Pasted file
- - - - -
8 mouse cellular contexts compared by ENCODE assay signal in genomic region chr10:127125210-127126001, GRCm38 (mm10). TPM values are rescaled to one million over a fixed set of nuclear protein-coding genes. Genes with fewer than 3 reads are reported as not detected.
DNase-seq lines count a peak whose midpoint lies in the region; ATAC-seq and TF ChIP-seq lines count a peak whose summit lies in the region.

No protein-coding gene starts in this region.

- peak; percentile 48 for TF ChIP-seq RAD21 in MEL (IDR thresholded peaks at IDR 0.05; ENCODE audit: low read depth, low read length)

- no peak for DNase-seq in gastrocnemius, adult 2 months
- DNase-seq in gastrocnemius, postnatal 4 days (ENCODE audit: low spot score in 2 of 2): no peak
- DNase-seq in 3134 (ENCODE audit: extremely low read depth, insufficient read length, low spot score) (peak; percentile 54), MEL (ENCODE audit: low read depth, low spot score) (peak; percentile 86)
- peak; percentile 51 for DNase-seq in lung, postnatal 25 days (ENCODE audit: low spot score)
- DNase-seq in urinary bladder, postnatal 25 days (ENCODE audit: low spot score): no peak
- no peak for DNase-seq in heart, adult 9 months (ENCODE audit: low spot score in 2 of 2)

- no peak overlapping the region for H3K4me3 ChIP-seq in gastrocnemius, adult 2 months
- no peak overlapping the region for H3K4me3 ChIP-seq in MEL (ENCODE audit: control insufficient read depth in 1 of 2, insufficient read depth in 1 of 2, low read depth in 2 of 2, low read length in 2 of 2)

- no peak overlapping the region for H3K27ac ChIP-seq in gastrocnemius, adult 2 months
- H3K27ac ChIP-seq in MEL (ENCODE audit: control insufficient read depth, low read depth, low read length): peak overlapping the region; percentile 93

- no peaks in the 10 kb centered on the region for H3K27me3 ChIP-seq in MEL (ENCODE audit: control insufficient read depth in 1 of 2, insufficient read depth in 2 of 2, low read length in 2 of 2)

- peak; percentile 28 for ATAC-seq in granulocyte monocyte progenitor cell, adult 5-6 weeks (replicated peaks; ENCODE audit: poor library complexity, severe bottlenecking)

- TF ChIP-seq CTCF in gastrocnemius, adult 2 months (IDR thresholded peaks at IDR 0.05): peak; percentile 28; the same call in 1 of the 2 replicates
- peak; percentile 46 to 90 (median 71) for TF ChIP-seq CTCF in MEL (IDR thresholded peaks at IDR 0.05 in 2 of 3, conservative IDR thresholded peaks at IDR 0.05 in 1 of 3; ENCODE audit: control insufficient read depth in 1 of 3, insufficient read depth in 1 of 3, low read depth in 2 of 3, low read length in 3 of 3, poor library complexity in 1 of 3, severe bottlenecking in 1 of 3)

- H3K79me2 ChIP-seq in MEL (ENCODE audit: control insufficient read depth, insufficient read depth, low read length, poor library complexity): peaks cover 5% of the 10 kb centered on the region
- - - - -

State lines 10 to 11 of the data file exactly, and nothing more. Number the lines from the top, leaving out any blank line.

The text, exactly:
- no peak for DNase-seq in heart, adult 9 months (ENCODE audit: low spot score in 2 of 2)

- no peak overlapping the region for H3K4me3 ChIP-seq in gastrocnemius, adult 2 months